Barnes & Noble is busy planning its next generation a NOOK ereaders. The past two years has been tough for the company, which has struggled to establish itself as a profitable digital content provider.
Despite NOOK’s difficulties, it appears unlikely to suffer an imminent demise. As predicted by Android Wafer back in August last year, Barnes & Noble is investigating the possibility of working with a major device manufacturer to co-brand future NOOK tablets.
Speaking to The Wall Street Journal, new Banes & Noble CEO Michael Huseby stressed that the company must continue to sell its own hardware, if it is to succeed in the future.
“Your best chance of success for selling digital content is on your own dedicated devices which have your brand or a co-brand on them,” Huseby said. “That’s why we’re dedicated to providing those devices in both black and white and colour.”
“If we can leverage an outside partnership to help us with devices, we will do that.”
It would be easy to accuse Huseby of perpetuating his company’s problems by refusing to abandon a strategy that has already failed.
The problem for Barnes & Noble has not been selling its own hardware per se, but selling its own hardware without incurring substantial losses. And the magnitude of this difficultly has been acknowledged by Huseby, with the CEO telling the WSJ that his company now recognises that it won’t be able to go toe-to-toe with the likes of Apple.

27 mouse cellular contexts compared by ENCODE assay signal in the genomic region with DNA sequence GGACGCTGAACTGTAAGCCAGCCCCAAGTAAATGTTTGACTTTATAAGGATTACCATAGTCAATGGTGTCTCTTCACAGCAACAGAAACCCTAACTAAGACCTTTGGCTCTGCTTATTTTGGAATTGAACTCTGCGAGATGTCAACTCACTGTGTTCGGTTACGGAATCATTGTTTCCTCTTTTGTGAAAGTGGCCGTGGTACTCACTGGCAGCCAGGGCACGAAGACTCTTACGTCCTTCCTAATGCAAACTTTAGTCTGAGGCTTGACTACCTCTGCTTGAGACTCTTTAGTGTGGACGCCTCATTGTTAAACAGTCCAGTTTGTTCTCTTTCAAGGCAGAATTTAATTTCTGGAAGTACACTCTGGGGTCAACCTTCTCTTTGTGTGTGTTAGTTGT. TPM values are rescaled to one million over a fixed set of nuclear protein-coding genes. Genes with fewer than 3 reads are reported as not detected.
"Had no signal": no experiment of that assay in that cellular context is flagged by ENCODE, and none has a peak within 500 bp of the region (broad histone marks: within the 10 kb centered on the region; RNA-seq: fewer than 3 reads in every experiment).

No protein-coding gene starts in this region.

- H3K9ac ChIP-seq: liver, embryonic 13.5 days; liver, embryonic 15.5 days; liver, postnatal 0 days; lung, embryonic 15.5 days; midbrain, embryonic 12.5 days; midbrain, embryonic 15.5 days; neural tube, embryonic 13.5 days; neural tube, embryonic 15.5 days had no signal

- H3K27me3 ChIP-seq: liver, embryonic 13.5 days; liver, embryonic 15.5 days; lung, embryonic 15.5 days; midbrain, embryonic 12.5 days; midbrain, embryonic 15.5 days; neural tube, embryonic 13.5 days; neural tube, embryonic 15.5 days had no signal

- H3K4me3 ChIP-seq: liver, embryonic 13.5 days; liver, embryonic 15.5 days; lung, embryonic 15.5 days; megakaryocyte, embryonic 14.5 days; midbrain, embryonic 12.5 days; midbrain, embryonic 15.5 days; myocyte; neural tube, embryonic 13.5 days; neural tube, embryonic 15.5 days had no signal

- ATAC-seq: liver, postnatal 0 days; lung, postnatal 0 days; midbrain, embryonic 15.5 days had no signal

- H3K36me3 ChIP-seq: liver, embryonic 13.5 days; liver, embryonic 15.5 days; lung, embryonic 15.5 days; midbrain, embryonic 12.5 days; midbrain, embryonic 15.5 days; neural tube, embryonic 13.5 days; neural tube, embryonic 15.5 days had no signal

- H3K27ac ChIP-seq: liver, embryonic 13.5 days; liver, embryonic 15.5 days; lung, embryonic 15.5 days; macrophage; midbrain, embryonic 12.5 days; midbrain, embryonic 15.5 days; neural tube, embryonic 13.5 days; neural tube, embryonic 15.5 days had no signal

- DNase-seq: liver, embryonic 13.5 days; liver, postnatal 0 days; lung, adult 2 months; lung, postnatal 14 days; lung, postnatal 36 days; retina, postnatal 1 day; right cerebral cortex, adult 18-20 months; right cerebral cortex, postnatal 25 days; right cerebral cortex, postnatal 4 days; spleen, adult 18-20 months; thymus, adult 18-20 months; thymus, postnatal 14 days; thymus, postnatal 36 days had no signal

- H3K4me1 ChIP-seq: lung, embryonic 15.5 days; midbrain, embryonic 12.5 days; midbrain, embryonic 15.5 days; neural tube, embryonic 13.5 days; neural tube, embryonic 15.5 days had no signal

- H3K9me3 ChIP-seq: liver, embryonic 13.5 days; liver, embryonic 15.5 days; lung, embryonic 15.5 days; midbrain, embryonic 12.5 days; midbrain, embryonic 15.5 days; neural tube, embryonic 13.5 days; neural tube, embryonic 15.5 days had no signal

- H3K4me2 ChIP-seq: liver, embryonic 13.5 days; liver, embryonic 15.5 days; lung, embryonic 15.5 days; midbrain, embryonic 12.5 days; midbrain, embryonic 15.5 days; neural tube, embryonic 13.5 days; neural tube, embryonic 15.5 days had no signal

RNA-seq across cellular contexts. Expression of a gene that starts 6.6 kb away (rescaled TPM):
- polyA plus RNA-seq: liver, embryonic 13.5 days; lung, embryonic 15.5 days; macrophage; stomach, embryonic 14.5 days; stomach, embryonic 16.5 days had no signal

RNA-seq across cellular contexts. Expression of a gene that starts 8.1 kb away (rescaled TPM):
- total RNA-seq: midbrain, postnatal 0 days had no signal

Technology itself could help Barnes & Noble to overcome this obstacle. Unlike when the NOOK HD and NOOK HD+ were launched back in November 2012, cut-price budget tablets are starting to meet the performance expectations of the mass market.
So even if NOOK does not pursue the co-branding route, and instead works with an OEM to release its next generation of hardware, future products won’t have the same negative impact on Barnes & Noble’s margins.
It is therefore possible Barnes & Noble may decide on outsourcing rather than partnership – albeit with a more generic end product than either the NOOK HD or NOOK HD+ – sacrificing substantial – but costly – levels of influence over the design process.
However, Barnes & Noble’s strengths lie with its immense retail presence. And walking into any of its stores, one of the most noticeable features is the sizable display of NOOK products.
The formidable retail space of Barnes & Noble would be hugely valuable to any Android tablet manufacturer, locked in a fierce battle for market share. Add to this the UK partnerships the company has developed, with retailers like Argos, John Lewis and Sainsbury’s, and its not hard to see a co-branding strategy could prove mutually beneficial to both retailer and manufacturer.
A co-branding partnership could see an Android tablet manufacturer gain access to prominent, well-designed retail space in both the USA and the UK. In return, Barnes & Noble would receive a discount on the hardware, allowing it to be priced competitively against rivals Amazon and Kobo.